Committee recommends death penalty changes

COLUMBUS – Factors that can lead to a death penalty case, such as murders committed during robberies, burglaries or rapes, would be stripped from Ohio’s death penalty law to focus on the worst of the worst killers, under a recommendation by a task force studying changes to the law.

The proposal would limit capital prosecutions to cases involving multiple victims, killings of children younger than 13, slayings of police officers and crimes committed to eliminate witnesses, among other of the most serious factors, according to the proposal approved earlier this month by the Ohio Supreme Court committee.

Of the seven people on death row from Trumbull County, it appears as if two – Nathaniel Jackson and Donna Roberts – might have been exempt from the death penalty had these changes been in place at the time of their prosecution.

Jackson was convicted of killing Robert Fingerhut, 57, who was ambushed in his Howland home Dec. 11, 2001, after a plot was formed with his lover / co-conspirator Roberts.

Jackson was convicted of aggravated robbery, aggravated burglary and aggravated murder. Roberts was convicted of complicity to each of those crimes.

Jackson has been on death row since 2002, Roberts since 2003.

The recommendation was based on arguments that elements such as kidnapping or burglary rarely result in death sentences – and when they do, they often carry the greatest risk of racial disparity among defendants.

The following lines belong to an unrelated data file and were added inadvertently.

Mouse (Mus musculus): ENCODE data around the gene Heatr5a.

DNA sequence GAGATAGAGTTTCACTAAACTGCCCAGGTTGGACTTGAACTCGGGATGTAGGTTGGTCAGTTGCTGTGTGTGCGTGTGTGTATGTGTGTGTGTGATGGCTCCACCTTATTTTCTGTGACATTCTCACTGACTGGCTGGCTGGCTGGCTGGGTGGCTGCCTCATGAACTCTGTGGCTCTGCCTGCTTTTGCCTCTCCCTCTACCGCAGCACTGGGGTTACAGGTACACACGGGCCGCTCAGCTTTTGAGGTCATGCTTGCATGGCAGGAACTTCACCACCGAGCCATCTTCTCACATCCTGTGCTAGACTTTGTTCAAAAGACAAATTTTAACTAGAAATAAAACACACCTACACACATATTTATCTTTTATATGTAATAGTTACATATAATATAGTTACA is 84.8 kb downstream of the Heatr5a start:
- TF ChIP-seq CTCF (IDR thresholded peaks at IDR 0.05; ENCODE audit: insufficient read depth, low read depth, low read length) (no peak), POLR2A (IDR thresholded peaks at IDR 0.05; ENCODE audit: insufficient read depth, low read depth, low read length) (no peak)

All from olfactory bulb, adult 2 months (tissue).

Numerous Ohio inmates would never have gone to death row in the past 30 years had such a rule been in place, including five of the last 10 inmates put to death.

The proposal would eliminate kidnapping, rape, aggravated arson, aggravated robbery and aggravated burglary as factors that could lead to a death penalty. The result, supporters say, is a racially neutral law that targets the most heinous criminals.

“By removing these, you not only get rid of cases that are clearly not in society’s eyes the worst of the worst, you also remove the greatest racial influence in the death penalty,” said State Public Defender Tim Young, chairman of the subcommittee that made the recommendations.

Trumbull County Prosecutor Dennis Watkins, who serves on the task force, said Thursday he could not address specifics of the proposal because he was not at the panel’s most recent meeting when the recommendations were announced. He did say he is opposed to the recommendations.

“I join a number of prosecutors who are against the proposal,” he said.

The proposal’s chances are uncertain at best. Lawmakers would have to approve such a sweeping change, and it would likely face stiff opposition from death penalty supporters backed by local prosecutors.

The Supreme Court task force is scheduled to complete its work this year, meaning it would likely be 2014 before legislation could even be introduced.

Chief Justice Maureen O’Connor convened the task force last year, instructing it to look for ways to make the current law – enacted in 1981 – more fair, while making it clear that eliminating capital punishment was not up for discussion.

The recommendation passed 12-2, though several members weren’t present for the vote. Among those was Hamilton County Prosecutor Joe Deters, who said he strongly opposes the change.

The task force also recommended the creation of a panel overseen by the state attorney general that would have the final say on bringing death penalty charges in Ohio. That recommendation would likely face strong opposition too.